At 4am on September 3, 1977, as the Bhutto family slept in their 70-Clifton residence, commandos broke the main gate open and dashed upstairs to the deposed prime minister’s bedroom. Telephone lines had already been severed. The deposed premier did not react. He knew why the commandos had arrived: Zulfikar Ali Bhutto was under arrest.
Charged under sections 302 (premeditated murder), 120 (criminal conspiracy) and 109 (Abetment) for the murder of Nawab Mohammad Ahmad Kasuri, Bhutto calmly walked downstairs with the commandos. This arrest was in the making ever since Murree, when Bhutto had warned General Ziaul Haq that he had committed the act of “high treason” for toppling an elected government.
Ever since that moment, Gen Zia had become haunted by the perpetual fear of being punished by Bhutto were he and his party ever able to rule the country again. This fear was consolidated after Bhutto repeated his threat in speeches made at various railway stations during his journey home from his detention in Murree. Multitudes had gathered to see and hear Bhutto.
Now Zia had two options: either to allow a free Bhutto to contest the elections; or to have him apprehended and embroiled in cases. As an American news magazine put two years later, there was one grave and two bodies —only one had to be buried. A worried Zia thought it best not to occupy the spot.
Civil and military officials then began hunting for any substantive evidence to implicate Bhutto in some crime. The first case prepared against the deposed prime minister was that he had used government-owned tractors on his personal land; the charges did not carry enough punitive weight and the case was not persuaded.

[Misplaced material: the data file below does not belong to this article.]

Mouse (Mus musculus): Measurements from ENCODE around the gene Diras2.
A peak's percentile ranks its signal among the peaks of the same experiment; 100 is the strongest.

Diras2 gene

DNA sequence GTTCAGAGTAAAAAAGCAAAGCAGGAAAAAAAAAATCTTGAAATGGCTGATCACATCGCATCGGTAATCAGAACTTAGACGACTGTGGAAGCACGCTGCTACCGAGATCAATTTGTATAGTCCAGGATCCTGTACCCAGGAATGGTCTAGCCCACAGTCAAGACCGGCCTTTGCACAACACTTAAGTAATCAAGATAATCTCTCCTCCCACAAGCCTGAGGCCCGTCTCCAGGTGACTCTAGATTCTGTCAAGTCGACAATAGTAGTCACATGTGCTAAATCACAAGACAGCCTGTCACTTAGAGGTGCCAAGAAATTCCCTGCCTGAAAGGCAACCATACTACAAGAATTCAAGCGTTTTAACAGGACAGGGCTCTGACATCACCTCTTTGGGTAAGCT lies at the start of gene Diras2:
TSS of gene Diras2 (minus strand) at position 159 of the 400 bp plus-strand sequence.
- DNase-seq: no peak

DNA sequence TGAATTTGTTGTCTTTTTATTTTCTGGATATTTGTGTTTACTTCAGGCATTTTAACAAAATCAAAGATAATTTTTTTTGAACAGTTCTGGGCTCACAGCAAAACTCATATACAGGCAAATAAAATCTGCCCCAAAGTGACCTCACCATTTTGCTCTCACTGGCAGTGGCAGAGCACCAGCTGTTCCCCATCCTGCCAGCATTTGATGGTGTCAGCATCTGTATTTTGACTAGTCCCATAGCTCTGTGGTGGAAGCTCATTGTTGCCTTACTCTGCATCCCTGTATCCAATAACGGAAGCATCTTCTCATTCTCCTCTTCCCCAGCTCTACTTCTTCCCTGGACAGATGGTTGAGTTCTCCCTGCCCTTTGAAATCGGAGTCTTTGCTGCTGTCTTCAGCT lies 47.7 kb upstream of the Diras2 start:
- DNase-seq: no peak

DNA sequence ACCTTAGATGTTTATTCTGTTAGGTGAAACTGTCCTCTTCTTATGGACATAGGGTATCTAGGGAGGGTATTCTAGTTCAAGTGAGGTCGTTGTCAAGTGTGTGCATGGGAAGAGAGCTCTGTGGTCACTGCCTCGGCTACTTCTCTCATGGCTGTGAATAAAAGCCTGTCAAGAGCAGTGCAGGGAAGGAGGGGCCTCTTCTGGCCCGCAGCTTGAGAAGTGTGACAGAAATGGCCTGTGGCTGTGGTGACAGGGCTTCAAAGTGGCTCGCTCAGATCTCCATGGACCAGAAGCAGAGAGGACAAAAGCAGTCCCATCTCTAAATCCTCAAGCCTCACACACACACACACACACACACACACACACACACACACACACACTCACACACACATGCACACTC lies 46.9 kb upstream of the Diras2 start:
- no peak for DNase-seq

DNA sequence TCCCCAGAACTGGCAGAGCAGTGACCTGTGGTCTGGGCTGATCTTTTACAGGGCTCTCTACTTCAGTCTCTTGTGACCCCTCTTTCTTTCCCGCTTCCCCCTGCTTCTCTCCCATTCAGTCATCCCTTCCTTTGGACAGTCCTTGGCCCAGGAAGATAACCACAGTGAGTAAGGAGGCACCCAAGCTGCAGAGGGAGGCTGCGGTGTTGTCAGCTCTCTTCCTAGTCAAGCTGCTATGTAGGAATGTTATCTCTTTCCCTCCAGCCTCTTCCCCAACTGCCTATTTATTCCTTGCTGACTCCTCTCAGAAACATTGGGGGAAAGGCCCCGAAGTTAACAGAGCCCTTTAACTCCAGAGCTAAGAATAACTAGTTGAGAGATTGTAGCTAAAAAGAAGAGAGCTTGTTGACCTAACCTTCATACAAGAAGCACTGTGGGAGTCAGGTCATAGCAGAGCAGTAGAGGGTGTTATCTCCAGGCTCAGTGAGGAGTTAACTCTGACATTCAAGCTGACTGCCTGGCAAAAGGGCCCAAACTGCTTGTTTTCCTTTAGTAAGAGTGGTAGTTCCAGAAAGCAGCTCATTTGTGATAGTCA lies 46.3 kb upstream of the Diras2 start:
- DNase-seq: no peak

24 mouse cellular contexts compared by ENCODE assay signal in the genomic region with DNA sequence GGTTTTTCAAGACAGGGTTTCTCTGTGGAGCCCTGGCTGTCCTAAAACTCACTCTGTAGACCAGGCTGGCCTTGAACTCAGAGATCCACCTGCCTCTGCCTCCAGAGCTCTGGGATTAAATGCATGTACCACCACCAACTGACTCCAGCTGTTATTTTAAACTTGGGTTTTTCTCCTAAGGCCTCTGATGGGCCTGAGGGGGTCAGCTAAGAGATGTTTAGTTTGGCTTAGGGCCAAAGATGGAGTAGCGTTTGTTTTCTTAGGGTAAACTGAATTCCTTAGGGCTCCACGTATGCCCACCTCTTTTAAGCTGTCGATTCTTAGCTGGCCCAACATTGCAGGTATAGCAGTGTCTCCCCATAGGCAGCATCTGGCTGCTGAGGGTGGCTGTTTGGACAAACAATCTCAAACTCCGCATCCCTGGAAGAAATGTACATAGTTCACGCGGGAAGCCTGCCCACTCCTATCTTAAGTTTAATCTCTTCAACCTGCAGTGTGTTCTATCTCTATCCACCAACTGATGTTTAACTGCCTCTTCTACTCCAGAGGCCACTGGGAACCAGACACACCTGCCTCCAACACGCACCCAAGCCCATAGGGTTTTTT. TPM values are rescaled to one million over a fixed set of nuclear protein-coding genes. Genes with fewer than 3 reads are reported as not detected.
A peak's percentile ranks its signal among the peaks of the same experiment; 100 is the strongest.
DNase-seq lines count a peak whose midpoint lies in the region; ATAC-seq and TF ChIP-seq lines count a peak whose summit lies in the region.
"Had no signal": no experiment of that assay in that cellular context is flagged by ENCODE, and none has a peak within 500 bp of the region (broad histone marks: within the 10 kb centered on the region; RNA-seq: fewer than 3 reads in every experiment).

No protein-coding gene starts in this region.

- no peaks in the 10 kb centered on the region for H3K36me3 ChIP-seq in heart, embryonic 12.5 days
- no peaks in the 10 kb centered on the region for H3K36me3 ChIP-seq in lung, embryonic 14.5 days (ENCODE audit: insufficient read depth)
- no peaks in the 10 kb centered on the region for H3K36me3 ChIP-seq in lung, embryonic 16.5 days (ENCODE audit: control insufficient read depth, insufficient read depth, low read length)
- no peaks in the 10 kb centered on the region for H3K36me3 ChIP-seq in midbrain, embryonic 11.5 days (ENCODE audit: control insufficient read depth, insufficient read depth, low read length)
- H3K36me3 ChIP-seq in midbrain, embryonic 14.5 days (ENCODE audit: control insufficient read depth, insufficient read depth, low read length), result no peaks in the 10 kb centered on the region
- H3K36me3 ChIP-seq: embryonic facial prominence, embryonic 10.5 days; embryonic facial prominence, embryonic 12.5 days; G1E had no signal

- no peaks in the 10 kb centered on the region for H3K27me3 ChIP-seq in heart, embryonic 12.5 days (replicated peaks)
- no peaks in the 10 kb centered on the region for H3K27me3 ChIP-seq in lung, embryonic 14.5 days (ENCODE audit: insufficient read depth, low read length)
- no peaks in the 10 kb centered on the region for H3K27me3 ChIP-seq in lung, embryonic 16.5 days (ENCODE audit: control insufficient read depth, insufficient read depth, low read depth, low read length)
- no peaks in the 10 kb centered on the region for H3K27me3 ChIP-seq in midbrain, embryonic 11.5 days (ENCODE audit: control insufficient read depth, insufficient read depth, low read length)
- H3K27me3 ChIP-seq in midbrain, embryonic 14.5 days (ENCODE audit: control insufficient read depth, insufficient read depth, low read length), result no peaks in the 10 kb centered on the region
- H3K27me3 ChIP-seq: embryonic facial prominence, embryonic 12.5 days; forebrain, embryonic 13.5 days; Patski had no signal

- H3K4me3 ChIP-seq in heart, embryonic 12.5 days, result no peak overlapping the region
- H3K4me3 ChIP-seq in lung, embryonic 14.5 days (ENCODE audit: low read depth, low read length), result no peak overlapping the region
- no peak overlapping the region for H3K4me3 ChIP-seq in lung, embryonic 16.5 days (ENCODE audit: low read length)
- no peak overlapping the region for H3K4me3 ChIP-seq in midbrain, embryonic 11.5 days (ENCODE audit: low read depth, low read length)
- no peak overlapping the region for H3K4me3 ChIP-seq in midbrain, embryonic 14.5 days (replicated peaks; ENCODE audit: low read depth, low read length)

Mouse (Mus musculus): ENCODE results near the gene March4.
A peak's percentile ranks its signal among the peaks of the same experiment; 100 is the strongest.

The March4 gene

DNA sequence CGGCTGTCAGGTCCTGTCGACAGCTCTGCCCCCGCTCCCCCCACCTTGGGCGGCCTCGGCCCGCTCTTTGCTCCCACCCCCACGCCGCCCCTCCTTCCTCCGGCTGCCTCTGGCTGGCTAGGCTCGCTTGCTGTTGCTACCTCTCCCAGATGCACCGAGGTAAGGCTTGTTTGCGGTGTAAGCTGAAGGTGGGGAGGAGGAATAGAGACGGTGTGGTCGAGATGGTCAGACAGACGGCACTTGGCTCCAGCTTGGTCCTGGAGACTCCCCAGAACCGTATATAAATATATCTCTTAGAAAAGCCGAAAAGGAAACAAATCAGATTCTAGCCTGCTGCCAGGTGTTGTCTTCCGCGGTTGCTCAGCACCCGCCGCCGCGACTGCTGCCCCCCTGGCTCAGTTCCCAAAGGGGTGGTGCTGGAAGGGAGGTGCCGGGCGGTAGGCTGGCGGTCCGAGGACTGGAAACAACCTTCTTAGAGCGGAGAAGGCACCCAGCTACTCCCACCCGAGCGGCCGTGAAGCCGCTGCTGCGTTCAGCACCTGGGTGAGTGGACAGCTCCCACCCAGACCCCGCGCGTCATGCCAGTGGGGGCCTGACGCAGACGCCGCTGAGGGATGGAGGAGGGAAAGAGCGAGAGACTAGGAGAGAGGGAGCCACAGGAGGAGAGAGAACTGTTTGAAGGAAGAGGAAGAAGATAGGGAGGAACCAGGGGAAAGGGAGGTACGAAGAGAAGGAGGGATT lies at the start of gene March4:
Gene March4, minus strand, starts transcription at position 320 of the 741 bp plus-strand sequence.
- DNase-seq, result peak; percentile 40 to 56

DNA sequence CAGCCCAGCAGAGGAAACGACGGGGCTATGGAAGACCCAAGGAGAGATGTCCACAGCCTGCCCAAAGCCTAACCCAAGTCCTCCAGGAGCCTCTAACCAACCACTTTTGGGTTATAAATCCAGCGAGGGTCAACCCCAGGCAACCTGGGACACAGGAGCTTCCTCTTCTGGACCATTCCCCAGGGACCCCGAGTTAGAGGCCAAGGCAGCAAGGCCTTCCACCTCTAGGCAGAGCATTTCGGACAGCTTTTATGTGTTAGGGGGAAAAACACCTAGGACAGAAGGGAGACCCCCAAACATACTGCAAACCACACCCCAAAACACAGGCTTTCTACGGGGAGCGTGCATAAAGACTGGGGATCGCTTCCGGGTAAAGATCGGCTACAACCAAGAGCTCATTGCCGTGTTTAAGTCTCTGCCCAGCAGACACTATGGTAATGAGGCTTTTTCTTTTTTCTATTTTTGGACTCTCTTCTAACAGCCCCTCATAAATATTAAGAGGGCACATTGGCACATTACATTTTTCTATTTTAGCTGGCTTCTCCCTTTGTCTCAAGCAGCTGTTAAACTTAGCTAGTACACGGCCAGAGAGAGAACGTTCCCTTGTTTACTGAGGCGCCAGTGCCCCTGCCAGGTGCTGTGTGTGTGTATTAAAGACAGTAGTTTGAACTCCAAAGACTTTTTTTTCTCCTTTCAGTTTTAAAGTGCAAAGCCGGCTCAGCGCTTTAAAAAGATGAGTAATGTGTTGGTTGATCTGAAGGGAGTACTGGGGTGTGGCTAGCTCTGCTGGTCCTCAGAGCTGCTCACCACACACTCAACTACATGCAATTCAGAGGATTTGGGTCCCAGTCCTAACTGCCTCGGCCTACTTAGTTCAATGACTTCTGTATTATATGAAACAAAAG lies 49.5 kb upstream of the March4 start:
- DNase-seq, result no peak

No one believed Zia would uphold his promise of elections.
By mid-August, the Federal Investigation Agency (FIA) had prepared its findings for Gen Zia: the murder of a Jamaat-i-Islami (JI) lawmaker, Dr Nazir Ahmad, was an old charge and was difficult to prove. But the murder of Nawab Mohammad Ahmad Kasuri, as per the FIA, bore sufficient evidence to implicate Bhutto.
Zia appeared content with that finding.
In the meanwhile, General F.A. Chishti, General Rao Farman Ali and General K.M. Arif appeared busy with preparations for the imminent election. Gen Zia had promised allowing political parties to resume political activities from Aug 1, 1977, but nobody took his claim seriously.
In fact, the Pakistan National Alliance (PNA) held its first post-ban meeting on Aug 7. At the Lahore meeting, it became clear that divisions among the PNA’s constituent parties ran quite deep. The dispute over the allocation of seats continued as a core issue. As with Gen Zia, the main issue before PNA leaders was Zulfikar Ali Bhutto. On the last day of filing nominations, Aug 18, about 18,000 candidates had filed their papers — this included Bhutto, who wanted to contest from Lahore as well as Larkana, his home constituency.
Meanwhile, the Election Cell continued to meet various leaders, including those of the PPP. On Aug 30, the Cell met with JI’s Mian Tuffail Mohammad. More important was the meeting with former defence minister and former chief minister of Sindh, Muhammad Ayub Khuhro. A seasoned politician who hailed from Larkana, he was of the view that Bhutto’s arrest would not cause mass rioting and disturbances.